The biggest influence on the series was a comic from the 1980s called Scout by Timothy Truman. I loved that book. I was 10 years old and it blew my mind. I still re-read it every couple years. It was a thrill for me to get Timothy Truman to do the variant cover for the final issue of Sweet Tooth (see below). When they asked me whom I wanted to get for the variant cover, I think I could have probably chosen some really popular artists of the moment. But Timothy was a much more sentimental choice, and really cool.
TV critic Heather Havrilesky recently wrote an essay for Vulture about shows like Revolution or The Walking Dead that are set in a post-apocalyptic milieu, and she put forth an idea that I thought was really interesting: Her perspective was that these stories aren’t horrible nightmares but rather wish-fulfillment fantasies of a sort. As a storyteller who just finished such a yarn, what’s your take on that?
I think there is something to that, and it gets back to something I talked about earlier. If you look around at the world at the moment, for a lot of people, it’s a scary place, and there’s a lot of bad things going on. Not to over-simplify everything, but we are living in an era where there is a lot of fear and a lot global tension. These stories allow you to face that, but in a way that’s fun, that’s a release. But we are all looking for a better way, or a different way, to make real change in the world, or change the course we’re on. Maybe these stories indulge that urge to wipe it all away and start afresh.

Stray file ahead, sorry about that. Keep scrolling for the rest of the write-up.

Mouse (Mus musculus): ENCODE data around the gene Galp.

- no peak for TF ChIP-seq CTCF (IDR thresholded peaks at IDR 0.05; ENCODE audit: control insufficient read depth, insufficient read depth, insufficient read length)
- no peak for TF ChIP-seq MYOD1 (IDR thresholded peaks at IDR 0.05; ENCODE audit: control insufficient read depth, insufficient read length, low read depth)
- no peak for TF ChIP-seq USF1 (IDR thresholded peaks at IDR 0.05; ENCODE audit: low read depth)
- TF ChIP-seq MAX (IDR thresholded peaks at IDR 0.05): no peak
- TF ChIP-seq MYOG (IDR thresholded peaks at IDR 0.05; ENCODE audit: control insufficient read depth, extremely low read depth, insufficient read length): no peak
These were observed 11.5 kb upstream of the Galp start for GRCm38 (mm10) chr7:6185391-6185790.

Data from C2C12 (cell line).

You mentioned that the middle part of the Sweet Tooth saga was very fluid. Could you offer an example of something that changed along the way?
Totally. When we got to issue 25, 26, I was also working on The Underwater Welder, the graphic novel I had been working on for a couple years. I was really stressed out, personally. I needed to get the Welder done, but when you’re working on a monthly comic, you just don’t have the time to devote to it. It was really stressing me out, and it was starting to affect my work on Sweet Tooth. I talked to my editor at the time, Mark Doyle, and we were brainstorming ways to get me time to work on the Welder, and take a little break from Sweet Tooth, knowing that it would be good for both projects. So I came up with the idea that Matt Kindt – who is a really good friend of mine – could draw three or four issues, so I could get a chunk of time to draw the Welder. [Matt Kindt is an equally celebrated comic book creator, best known for his Super Spy graphic novel/collections and the current serial Mind MGMT, published by Dark Horse Comics.] When that happened, it felt weird to me to have someone draw the main storyline, with Gus and Jepperd and everyone. So I thought it would be cool to stay within the world but show a different time period [effectively taking a break from the main storyline]. That’s how the whole origin story – “The Taxidermist” arc, which Matt ended up drawing – came about. That was never really part of my original plan, to go back in time and show the origin of the plague in that way. That developed out of necessity. But now looking back, I can’t imagine the series without that storyline, because it ended up informing so much of the end of the series.